More than a change of weather, these “European waters” marked a turning point in Mozoomdar’s living conditions and resolve. Having moved to a cabin further below deck that afforded him additional space and refuge from the summer sun, he resumed preparations for his lectures.Note: 27Ibid, 26. PCM’s writing during this time indicates that he was preoccupied by issues of character. In a letter written to Saudamini, he lamented the difficulty of maintaining upright behavior amid the “luxury and sport and decadence” of those aboard the ship.Note: 28Ibid. Yet wariness of the passengers did not detract from Mozoomdar’s respect for the crew. In an article penned for The Interpreter, titled “The Organisation of a British Ship,” he lauded the captain and staff for so efficiently distributing and pursuing their responsibilities:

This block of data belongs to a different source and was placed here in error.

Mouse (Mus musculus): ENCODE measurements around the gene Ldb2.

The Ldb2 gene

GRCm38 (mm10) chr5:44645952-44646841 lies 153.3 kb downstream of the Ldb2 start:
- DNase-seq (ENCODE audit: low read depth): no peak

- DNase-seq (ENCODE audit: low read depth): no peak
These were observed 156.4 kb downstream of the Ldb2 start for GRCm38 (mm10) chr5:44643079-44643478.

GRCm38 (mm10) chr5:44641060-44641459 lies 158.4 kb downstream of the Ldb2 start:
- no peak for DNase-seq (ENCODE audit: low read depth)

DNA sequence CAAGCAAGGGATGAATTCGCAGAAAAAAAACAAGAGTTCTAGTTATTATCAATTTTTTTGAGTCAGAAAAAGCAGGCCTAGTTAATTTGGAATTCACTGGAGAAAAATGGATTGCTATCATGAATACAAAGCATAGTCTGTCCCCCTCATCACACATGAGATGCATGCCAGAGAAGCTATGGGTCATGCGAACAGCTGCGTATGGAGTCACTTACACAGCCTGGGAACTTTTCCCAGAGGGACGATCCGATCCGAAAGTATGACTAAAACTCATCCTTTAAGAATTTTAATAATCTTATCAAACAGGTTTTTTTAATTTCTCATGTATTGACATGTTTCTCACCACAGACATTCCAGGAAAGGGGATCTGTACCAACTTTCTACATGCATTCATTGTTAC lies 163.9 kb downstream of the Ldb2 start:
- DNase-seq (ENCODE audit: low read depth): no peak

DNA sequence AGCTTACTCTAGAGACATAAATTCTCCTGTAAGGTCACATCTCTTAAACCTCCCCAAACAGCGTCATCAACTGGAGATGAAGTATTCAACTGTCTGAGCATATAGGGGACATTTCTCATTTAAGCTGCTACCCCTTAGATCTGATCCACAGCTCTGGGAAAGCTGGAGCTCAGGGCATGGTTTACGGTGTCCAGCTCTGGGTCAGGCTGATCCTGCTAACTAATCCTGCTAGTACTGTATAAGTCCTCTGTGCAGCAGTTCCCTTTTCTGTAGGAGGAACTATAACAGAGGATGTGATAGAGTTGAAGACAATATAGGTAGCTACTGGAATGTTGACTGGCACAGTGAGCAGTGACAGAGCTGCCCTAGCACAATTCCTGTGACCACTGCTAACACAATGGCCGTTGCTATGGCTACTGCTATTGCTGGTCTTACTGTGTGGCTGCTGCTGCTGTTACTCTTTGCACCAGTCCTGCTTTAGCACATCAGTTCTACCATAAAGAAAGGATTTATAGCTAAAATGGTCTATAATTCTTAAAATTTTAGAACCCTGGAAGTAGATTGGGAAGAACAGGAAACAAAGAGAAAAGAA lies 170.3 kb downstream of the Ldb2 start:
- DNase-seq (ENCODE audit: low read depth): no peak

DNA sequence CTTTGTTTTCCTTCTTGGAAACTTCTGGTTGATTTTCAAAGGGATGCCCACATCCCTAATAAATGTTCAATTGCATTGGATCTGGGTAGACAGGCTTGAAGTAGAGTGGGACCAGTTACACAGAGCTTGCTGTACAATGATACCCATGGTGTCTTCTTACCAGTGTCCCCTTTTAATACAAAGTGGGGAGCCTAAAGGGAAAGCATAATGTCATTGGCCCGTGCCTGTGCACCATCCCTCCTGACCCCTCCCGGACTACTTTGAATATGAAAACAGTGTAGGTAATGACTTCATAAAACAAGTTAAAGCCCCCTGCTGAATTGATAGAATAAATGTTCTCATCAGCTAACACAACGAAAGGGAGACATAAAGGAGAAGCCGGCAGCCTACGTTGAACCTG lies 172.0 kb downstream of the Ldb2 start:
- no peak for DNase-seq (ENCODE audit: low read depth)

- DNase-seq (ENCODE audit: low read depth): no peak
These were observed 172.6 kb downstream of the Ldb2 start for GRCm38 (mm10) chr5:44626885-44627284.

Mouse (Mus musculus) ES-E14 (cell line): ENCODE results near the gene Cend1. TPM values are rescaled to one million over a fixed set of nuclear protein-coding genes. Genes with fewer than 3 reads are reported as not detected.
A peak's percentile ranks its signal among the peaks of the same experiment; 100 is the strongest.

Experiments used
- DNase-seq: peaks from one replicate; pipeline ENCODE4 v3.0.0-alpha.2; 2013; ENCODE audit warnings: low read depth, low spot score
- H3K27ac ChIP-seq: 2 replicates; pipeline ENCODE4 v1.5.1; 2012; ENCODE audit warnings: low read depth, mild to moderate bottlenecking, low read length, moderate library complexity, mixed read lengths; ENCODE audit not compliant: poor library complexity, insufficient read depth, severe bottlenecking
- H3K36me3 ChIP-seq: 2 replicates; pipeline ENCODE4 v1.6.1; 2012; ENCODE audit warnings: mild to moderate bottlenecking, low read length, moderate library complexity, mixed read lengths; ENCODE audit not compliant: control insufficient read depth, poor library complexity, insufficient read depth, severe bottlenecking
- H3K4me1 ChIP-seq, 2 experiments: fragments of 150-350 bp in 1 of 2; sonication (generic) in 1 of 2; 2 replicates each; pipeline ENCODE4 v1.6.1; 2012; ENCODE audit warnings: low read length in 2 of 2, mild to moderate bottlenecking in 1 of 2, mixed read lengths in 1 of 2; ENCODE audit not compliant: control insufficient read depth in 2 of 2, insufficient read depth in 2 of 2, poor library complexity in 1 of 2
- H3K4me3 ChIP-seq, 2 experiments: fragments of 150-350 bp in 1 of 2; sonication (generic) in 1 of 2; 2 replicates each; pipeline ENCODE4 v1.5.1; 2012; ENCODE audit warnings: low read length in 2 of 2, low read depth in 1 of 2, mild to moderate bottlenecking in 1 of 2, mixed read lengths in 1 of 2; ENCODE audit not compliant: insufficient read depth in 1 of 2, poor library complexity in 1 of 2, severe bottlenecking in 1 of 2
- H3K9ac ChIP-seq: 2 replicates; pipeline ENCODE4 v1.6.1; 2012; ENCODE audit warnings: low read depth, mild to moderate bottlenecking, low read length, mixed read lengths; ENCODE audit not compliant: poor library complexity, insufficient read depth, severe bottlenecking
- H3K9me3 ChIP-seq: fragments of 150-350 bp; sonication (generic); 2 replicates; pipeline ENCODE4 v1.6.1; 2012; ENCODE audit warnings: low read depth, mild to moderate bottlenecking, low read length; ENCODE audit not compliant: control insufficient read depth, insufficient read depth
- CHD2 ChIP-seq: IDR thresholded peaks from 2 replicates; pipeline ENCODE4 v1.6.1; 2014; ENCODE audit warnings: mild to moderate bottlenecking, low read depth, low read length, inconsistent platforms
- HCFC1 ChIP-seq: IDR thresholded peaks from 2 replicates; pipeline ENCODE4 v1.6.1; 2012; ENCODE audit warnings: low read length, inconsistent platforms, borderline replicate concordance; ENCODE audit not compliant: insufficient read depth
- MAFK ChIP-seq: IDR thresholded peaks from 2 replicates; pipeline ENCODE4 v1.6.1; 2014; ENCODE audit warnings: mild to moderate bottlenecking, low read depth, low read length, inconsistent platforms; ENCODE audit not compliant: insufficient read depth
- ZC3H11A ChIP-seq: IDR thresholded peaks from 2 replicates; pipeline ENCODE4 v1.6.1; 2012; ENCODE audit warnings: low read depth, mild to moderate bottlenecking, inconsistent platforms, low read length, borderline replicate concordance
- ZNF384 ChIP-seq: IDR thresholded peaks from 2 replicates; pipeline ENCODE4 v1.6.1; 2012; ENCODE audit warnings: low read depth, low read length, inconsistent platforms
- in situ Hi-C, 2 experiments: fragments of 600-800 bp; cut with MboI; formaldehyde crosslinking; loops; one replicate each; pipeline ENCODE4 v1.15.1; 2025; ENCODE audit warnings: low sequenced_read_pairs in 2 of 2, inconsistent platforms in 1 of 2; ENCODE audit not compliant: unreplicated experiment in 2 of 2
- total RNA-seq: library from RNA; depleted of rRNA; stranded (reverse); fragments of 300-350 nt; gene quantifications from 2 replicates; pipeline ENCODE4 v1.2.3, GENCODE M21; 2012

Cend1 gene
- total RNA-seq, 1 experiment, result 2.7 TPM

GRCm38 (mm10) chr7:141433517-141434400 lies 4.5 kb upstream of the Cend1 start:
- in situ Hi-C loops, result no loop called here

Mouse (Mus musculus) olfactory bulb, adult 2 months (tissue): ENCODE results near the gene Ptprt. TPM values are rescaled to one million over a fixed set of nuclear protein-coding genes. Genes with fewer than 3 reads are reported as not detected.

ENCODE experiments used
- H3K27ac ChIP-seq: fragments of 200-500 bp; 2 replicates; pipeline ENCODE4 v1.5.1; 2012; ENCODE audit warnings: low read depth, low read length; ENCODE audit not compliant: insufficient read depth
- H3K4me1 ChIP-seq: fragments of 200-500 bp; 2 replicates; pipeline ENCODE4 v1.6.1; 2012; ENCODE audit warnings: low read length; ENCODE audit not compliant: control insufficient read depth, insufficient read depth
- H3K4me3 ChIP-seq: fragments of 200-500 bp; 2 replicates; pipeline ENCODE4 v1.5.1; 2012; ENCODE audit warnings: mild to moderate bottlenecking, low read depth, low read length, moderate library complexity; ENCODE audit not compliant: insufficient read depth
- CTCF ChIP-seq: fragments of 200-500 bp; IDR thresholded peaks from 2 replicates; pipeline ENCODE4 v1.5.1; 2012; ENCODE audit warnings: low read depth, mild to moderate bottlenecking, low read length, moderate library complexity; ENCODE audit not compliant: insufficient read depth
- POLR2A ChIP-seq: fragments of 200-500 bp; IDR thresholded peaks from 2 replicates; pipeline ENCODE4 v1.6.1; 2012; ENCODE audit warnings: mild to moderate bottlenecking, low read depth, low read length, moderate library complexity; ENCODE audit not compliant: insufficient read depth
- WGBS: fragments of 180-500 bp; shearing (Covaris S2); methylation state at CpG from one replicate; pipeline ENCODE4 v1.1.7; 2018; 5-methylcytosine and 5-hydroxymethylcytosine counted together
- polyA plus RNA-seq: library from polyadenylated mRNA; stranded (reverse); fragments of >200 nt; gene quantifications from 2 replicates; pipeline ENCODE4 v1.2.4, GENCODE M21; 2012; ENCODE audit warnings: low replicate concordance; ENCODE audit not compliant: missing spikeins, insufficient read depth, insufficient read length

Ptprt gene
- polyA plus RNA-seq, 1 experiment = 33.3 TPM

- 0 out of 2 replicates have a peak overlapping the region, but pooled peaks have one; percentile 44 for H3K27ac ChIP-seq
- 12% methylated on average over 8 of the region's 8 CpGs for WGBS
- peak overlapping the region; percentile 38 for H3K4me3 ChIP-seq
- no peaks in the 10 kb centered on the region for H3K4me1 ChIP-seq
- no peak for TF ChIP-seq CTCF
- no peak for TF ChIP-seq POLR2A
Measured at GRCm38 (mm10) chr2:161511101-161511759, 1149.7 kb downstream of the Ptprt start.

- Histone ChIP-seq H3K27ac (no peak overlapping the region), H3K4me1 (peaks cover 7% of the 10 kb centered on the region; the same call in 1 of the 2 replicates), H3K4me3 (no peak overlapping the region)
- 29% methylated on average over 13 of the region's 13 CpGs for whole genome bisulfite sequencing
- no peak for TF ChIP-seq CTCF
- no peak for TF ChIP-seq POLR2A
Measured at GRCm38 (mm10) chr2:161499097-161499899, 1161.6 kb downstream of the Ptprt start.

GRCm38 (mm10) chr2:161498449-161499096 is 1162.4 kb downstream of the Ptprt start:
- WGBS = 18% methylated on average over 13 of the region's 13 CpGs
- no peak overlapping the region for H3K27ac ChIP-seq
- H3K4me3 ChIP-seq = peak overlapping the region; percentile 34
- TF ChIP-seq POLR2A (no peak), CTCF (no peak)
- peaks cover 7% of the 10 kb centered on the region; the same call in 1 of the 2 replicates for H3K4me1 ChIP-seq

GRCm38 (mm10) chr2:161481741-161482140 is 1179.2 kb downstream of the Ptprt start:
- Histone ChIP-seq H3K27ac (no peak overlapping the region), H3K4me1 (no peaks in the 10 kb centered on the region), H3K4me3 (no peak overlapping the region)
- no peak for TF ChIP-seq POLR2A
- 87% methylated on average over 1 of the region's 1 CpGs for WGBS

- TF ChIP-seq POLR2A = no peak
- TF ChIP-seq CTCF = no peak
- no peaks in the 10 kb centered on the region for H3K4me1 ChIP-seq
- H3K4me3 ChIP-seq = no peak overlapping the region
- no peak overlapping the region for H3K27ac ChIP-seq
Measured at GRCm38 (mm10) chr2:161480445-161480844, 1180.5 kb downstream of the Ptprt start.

There is no interference, no idleness, no intention to deceive, no insolence, or insubordination. And that is the secret of Government, either in the church, or in the state, or in the household…. [Only then] can the bark of life steer on its onward course and reach in safety its remote destination.Note: 29Mozoomdar, “The Organisation of a British Ship,” The Interpreter 2, no.1 (1893): 29.
Here, as elsewhere, Mozoomdar saw in his surroundings the reflection of God’s teachings. Using the relationship of captain and crew as an example, he encouraged complete trust and obedience to God, the figurative captain at the helm of the “bark of life.”